Use cases for routing protocols

  • Browsing through the package manager, I can see a few alternative routing protocol packages… OSPF, RIP, BGP.

    For the average home setup where everything is just send to the modem connected to the WAN port - is there any use case?
    Meaning, is there someway (and also some benefit) to setting up some route table sharing with my ISP ?  I mean... I've only got one physical route.

    This story changes if your doing multi-WAN?

    Apologies for the basic question...  haven't quire wrapped my head around it yet.

  • For the average home user, you won't ever need any routing protocols.
    In fact, as long as there is a single link, a routing protocol is pretty much pointless, as the default gateway will have the same effect.

    Two cases where routing protocols come in handy:

    • If you have multiple ISP links, and you have a publicly routable /24 (or larger) subnet and an autonomous system number (ASN), then you could run BGP sessions with both ISPs to advertise your subnet(s) to both of them.  This is one way to achieve redundant connectivity.

    • Ifyou are joining large (many subnets) networks together and you need to ensure communication between them.  Routing protocols such as OSPF and BGP can ensure a sharing of routing information between the networks.

  • I am a home user which is going to setup a routing protocol.  I don't need it as everything can be done with static routes.  It is more trouble to setup but once setup it will be easy to change routers or have multiple routers online at the same time.  It will also help with my Cisco layer 3 switch.  I can add and subtract networks without having to change all the static routes and maybe mistyping one which causes you to debug the system again.  Once you get the protocols running it is very easy to move networks and devices in and out of the system.  I would like EIGRP but what I can afford is RIPv2.  My new (old) switch is on the way.

    Since routing protocols take bandwidth I will keep my RIP connection at a higher bandwidth than my internet connection.  The new switch will do 10G so I don't foresee any bandwidth issues.  I will start with 1 GIG since my internet connection is 300/20.

  • That must be some home network… I have 10 VLANs on my home network, and have not needed any routing protocols to date.

    EIGRP is Cisco proprietary, so don't expect to see that supported anytime soon, and if you plan to deploy IPv6 in any capacity, forget about dynamic routing protocols, as OSPFv3,  RIPng and BGP4 aren't supported on pfSense yet.

    Lastly, neither RIP, OSPF nor BGP consume bandwidth in any quantity to be of consequence to the rest of the traffic flowing on the link.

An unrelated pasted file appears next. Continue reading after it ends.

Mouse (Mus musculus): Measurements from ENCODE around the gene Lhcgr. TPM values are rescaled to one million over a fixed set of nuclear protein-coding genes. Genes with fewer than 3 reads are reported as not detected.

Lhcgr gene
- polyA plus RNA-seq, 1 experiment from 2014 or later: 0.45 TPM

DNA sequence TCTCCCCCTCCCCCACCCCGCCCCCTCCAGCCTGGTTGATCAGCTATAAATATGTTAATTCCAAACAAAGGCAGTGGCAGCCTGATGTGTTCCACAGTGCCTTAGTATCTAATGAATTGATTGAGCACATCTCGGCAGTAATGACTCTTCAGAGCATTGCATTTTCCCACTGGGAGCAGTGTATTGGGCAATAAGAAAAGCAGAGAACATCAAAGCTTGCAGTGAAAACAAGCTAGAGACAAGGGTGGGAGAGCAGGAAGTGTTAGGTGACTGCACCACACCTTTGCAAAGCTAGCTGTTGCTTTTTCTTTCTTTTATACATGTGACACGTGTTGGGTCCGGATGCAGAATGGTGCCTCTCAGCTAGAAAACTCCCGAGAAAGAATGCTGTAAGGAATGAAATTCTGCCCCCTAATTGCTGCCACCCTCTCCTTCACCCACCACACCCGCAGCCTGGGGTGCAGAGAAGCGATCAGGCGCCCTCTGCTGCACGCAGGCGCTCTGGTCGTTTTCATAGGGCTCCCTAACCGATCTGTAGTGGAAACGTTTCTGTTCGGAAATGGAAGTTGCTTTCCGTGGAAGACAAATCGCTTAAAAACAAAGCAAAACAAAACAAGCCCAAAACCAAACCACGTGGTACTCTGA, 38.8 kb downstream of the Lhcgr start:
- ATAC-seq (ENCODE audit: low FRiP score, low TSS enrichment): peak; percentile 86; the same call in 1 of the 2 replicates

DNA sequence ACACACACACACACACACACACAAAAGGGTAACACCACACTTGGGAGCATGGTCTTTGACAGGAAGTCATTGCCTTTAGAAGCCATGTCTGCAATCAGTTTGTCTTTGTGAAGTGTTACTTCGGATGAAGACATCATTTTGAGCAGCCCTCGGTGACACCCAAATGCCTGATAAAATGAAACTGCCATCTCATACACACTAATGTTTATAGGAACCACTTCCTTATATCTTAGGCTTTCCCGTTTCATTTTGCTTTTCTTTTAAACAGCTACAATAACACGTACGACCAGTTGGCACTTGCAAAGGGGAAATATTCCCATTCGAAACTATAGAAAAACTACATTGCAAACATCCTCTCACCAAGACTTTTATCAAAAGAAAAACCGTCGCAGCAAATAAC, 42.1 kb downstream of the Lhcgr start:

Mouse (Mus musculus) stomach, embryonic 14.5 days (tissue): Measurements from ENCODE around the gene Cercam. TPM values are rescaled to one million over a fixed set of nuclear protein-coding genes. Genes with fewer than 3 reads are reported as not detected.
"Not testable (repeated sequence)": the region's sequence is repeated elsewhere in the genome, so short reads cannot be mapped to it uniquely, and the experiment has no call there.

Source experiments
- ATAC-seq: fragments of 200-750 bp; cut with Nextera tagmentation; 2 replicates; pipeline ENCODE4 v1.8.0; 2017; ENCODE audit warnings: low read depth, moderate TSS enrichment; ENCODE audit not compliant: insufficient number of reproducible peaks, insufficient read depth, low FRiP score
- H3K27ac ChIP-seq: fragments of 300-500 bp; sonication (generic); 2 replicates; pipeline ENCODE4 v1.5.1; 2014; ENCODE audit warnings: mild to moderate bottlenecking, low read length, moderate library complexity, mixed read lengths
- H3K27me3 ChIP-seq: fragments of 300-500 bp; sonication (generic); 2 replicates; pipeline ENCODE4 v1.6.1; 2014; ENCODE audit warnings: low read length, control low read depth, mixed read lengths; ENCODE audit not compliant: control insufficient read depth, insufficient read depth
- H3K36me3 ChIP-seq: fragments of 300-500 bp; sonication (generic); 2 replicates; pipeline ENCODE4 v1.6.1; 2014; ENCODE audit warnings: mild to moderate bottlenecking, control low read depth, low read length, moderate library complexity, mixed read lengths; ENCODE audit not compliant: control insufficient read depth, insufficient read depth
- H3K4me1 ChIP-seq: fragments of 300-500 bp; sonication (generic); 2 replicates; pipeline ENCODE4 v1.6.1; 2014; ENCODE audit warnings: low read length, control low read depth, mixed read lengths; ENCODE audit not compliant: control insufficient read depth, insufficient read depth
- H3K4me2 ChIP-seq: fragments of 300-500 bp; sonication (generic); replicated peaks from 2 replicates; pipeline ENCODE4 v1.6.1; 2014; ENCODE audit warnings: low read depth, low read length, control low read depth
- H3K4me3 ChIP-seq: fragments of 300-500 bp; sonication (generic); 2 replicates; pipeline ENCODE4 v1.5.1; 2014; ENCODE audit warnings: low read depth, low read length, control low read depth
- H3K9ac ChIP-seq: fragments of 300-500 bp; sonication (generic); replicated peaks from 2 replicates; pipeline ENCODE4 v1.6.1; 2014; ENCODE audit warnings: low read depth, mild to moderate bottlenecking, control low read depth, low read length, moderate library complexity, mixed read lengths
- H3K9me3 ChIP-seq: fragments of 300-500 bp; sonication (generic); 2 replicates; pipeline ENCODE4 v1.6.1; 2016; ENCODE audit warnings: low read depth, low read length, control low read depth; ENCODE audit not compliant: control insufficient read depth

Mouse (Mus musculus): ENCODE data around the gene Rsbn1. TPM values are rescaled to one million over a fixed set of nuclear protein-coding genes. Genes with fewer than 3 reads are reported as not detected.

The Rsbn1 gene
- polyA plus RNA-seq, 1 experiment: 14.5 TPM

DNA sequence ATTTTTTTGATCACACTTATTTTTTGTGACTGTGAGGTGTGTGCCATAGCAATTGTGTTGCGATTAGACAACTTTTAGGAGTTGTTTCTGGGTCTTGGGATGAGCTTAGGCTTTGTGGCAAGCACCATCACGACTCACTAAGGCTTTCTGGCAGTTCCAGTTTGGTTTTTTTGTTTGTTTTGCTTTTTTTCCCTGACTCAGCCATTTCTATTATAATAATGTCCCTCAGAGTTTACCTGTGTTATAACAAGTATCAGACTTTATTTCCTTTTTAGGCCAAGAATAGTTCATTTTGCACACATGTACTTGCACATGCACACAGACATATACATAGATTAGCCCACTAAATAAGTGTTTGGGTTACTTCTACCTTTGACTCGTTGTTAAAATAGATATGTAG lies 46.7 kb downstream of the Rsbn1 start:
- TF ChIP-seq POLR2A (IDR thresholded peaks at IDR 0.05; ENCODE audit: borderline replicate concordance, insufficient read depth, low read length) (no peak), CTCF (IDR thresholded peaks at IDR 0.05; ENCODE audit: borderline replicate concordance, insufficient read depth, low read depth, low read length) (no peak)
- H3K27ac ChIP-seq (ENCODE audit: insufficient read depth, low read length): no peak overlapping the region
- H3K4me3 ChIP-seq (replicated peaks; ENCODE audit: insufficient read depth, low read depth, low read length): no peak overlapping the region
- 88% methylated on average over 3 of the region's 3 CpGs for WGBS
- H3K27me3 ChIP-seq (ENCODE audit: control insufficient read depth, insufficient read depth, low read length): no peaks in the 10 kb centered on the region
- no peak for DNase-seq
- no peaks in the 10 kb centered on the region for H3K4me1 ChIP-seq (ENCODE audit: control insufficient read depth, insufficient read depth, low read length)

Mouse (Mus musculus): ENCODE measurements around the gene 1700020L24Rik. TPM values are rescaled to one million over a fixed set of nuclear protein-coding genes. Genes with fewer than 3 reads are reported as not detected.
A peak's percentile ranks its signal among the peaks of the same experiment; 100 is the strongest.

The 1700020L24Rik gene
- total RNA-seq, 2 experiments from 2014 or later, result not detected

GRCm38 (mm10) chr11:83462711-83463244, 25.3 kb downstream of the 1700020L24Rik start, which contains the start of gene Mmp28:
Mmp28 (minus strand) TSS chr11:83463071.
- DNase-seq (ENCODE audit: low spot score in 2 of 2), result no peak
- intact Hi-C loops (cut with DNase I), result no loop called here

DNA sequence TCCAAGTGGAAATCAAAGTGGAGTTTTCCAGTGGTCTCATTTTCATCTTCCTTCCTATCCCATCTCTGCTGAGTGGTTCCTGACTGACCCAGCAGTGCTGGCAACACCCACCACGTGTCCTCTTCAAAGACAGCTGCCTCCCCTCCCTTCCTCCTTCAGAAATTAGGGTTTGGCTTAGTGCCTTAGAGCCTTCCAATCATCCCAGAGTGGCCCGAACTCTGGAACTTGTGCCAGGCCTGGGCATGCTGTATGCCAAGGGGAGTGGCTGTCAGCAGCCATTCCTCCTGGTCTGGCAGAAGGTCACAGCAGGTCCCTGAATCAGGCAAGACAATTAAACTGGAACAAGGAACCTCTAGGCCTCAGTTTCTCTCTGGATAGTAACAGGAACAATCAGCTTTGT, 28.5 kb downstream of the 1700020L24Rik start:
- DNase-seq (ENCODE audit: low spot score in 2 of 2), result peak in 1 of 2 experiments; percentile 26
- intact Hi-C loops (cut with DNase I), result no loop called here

• I am an old Cisco network guy so I know about EIGRP being Cisco proprietary but I used it for 15 years so I would feel more comfortable using it.  I am not really an IPv6 person as I retired about 10 years ago.  I think IPv4 will last me through the rest my life.  I only have 5 VLANs at my home right now. All my VLANs are separate networks and they are routed by my Cisco layer 3 switch.  I want all that information to be passed to the router network.

    The last time I ran RIP was in the old Novell days on 10meg hubs.  It was classfull routing.  RIPv2 should allow subnetting in the routing protocol.  At one point we had EIGRP consuming 20% of our 56K line.  We had to slim it down.  Things are different now with all the large pipes.

    Like I said I don't need routing protocols as static routes will work.  It sure is nice to be able to turn on a routing protocol and put an IP address on a device and it folds right into the network.

  • While it has nothing to do with routing, I use OpenBGP for maintaining an alias table of IPs to be blocked at the firewall.  The IPs are sent to pfSense from a back-end server running fail2ban.

    It all started when the Postfix package failed to gain official support and the implementation is based on this post.

  • @biggsy,
    Very novel use for BGP!

  • Not wanting to hijack the OP's thread but, yeah, it took quite a lot of web searching to find that solution - not really knowing what to look for.

    Then, I had to find a workaround for the fact that the table is cleared on a firewall rule change.

    Doktornotor pointed me to the shellcmd package and its "afterfilterchangeshellcmd" option.  I use that to call a tiny PHP script that checks whether the table is empty.  If it is, the connection to the sending host is restarted and the table is rebuilt.

    Lots of fun :)

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